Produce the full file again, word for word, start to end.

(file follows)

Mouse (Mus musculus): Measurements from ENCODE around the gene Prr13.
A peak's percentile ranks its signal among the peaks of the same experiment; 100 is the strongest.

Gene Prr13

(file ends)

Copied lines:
Mouse (Mus musculus): Measurements from ENCODE around the gene Prr13.
A peak's percentile ranks its signal among the peaks of the same experiment; 100 is the strongest.

Gene Prr13